Florida business, labor leaders praise Obama jobs plan
WASHINGTON — In job-starved Florida, President Barack Obama's nationally televised address to Congress sparked renewed hope on Friday that a burst of federal spending and tax incentives would prompt companies to begin hiring again.
Business leaders welcomed Obama's proposal to extend and expand a cut in payroll taxes and to dispense tax credits for hiring the unemployed. They were especially enthused about his call to ratify long-awaited trade pacts with Colombia, Panama and South Korea, which could expand Florida's share of the world market.
Worker advocates hailed Obama's attempt to extend emergency unemployment benefits, which are scheduled to expire later this year, as well as proposals to help communities rehire teachers and to pour more money into construction of schools and highways.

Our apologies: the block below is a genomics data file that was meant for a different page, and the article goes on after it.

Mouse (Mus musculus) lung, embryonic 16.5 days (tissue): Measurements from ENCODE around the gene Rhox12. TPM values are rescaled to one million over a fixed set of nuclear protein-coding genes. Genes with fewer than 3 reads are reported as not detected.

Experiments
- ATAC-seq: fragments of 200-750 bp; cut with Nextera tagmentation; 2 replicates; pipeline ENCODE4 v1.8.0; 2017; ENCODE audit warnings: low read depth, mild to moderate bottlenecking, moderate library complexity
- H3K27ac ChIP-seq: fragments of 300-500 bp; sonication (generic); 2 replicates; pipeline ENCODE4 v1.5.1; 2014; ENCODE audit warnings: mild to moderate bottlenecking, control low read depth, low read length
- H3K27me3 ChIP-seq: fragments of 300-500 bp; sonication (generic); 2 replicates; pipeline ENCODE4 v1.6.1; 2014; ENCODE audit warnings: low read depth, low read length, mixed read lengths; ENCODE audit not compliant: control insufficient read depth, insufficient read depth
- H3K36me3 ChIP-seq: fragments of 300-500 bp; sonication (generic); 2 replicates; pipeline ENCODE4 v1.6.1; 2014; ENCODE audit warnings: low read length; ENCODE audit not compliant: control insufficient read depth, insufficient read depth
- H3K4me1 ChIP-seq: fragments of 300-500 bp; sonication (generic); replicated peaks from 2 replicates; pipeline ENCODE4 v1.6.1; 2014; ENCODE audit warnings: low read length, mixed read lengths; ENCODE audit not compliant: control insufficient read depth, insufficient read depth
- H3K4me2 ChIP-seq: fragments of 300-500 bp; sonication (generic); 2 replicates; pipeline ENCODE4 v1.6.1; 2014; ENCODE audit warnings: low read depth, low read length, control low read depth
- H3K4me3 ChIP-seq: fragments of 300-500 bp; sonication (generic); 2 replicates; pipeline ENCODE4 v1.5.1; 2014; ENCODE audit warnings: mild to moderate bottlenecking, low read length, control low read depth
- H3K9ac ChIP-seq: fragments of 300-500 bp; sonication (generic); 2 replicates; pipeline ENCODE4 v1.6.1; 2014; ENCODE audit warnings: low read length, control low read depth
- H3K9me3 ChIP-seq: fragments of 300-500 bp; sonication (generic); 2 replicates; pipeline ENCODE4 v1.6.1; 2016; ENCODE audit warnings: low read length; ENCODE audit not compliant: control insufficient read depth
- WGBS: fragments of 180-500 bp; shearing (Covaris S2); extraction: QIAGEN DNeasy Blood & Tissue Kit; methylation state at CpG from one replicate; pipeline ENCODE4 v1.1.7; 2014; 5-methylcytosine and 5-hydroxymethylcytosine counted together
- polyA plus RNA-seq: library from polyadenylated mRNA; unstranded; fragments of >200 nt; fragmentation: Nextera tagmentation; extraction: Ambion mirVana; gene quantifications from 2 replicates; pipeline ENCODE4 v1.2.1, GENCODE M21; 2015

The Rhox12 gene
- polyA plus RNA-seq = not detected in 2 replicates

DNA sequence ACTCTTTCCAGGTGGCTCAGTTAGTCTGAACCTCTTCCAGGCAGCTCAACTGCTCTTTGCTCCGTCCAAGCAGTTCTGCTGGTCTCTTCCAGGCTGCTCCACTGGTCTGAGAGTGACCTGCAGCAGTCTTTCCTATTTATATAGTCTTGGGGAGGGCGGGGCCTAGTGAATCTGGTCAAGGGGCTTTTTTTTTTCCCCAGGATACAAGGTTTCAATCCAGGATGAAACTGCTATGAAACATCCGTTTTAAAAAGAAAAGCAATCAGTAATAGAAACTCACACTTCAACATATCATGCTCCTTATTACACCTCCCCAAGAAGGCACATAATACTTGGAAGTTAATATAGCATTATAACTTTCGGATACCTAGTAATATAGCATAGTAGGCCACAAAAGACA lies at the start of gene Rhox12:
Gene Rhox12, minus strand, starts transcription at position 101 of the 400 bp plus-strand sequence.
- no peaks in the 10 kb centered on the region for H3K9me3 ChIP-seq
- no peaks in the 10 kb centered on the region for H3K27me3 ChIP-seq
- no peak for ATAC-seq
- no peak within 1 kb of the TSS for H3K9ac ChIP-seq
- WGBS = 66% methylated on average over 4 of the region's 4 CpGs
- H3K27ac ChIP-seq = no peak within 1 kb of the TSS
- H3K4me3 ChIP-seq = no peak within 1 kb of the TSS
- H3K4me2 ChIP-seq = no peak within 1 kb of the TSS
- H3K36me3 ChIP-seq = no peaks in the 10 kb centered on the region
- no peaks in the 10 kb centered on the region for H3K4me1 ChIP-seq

Perhaps most significant, business and labor leaders generally agreed that Congress should set aside partisan conflicts and strike a deal to rev up the economy.
The reaction was surprisingly upbeat, given the state's persistent unemployment and widespread cynicism about Obama's prior attempts to stimulate the economy. For a day, at least, a call to spur the economy eclipsed concerns about the national debt.
Still, on the day after the president's speech, hope was tempered by skepticism about Washington's ability to get anything done and about whether the president's plan, if adopted, would actually work.
A big question is whether companies that are sitting on lots of cash will be motivated to expand and hire more people. The answer from a sample of business leaders on Friday was yes, but not in huge numbers — and not right away.
Consumer demand would prompt companies to meet it, which often means hiring more workers.
The Obama plan "will definitely have an effect on Consumer Sentiment," said Chris McCarty, who directs consumer surveys at the University of Florida. His latest survey shows Consumer Sentiment only slightly higher than the record low in June 2008, when Florida was hemorrhaging jobs and housing values were plummeting.
"This could give a temporary lift," he said, "and a more permanent one if it were to work."